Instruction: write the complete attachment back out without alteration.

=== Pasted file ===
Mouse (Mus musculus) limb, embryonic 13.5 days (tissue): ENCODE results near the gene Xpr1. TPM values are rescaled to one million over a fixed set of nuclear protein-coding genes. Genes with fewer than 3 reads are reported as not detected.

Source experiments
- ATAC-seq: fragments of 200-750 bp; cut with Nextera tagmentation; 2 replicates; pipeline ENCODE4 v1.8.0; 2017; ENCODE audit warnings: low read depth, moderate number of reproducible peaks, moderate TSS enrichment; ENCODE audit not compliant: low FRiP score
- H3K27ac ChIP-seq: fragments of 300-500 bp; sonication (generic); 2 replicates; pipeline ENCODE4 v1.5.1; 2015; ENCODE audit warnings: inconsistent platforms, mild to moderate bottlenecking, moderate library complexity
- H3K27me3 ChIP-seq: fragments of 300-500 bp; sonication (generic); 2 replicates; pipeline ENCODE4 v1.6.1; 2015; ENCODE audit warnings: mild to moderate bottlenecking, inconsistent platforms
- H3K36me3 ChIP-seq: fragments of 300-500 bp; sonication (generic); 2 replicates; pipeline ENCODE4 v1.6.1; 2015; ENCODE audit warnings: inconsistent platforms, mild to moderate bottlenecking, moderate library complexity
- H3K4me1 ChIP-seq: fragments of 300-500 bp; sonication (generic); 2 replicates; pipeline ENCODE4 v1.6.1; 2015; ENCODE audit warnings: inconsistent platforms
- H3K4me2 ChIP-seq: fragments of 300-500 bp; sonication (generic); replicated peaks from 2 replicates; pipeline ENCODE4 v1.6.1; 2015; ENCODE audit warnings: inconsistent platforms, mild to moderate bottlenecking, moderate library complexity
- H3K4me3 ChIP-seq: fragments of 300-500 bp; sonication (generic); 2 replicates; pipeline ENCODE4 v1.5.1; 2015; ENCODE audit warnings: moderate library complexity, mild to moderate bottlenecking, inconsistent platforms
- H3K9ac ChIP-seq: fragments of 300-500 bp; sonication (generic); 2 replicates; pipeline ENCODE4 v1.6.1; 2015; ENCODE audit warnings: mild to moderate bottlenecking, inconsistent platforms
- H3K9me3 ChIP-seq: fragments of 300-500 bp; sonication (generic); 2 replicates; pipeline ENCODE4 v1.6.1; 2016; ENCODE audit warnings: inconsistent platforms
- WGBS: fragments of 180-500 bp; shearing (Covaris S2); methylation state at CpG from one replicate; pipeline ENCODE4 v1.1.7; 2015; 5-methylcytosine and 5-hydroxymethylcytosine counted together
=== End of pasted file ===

Mouse (Mus musculus) limb, embryonic 13.5 days (tissue): ENCODE results near the gene Xpr1. TPM values are rescaled to one million over a fixed set of nuclear protein-coding genes. Genes with fewer than 3 reads are reported as not detected.

Source experiments
- ATAC-seq: fragments of 200-750 bp; cut with Nextera tagmentation; 2 replicates; pipeline ENCODE4 v1.8.0; 2017; ENCODE audit warnings: low read depth, moderate number of reproducible peaks, moderate TSS enrichment; ENCODE audit not compliant: low FRiP score
- H3K27ac ChIP-seq: fragments of 300-500 bp; sonication (generic); 2 replicates; pipeline ENCODE4 v1.5.1; 2015; ENCODE audit warnings: inconsistent platforms, mild to moderate bottlenecking, moderate library complexity
- H3K27me3 ChIP-seq: fragments of 300-500 bp; sonication (generic); 2 replicates; pipeline ENCODE4 v1.6.1; 2015; ENCODE audit warnings: mild to moderate bottlenecking, inconsistent platforms
- H3K36me3 ChIP-seq: fragments of 300-500 bp; sonication (generic); 2 replicates; pipeline ENCODE4 v1.6.1; 2015; ENCODE audit warnings: inconsistent platforms, mild to moderate bottlenecking, moderate library complexity
- H3K4me1 ChIP-seq: fragments of 300-500 bp; sonication (generic); 2 replicates; pipeline ENCODE4 v1.6.1; 2015; ENCODE audit warnings: inconsistent platforms
- H3K4me2 ChIP-seq: fragments of 300-500 bp; sonication (generic); replicated peaks from 2 replicates; pipeline ENCODE4 v1.6.1; 2015; ENCODE audit warnings: inconsistent platforms, mild to moderate bottlenecking, moderate library complexity
- H3K4me3 ChIP-seq: fragments of 300-500 bp; sonication (generic); 2 replicates; pipeline ENCODE4 v1.5.1; 2015; ENCODE audit warnings: moderate library complexity, mild to moderate bottlenecking, inconsistent platforms
- H3K9ac ChIP-seq: fragments of 300-500 bp; sonication (generic); 2 replicates; pipeline ENCODE4 v1.6.1; 2015; ENCODE audit warnings: mild to moderate bottlenecking, inconsistent platforms
- H3K9me3 ChIP-seq: fragments of 300-500 bp; sonication (generic); 2 replicates; pipeline ENCODE4 v1.6.1; 2016; ENCODE audit warnings: inconsistent platforms
- WGBS: fragments of 180-500 bp; shearing (Covaris S2); methylation state at CpG from one replicate; pipeline ENCODE4 v1.1.7; 2015; 5-methylcytosine and 5-hydroxymethylcytosine counted together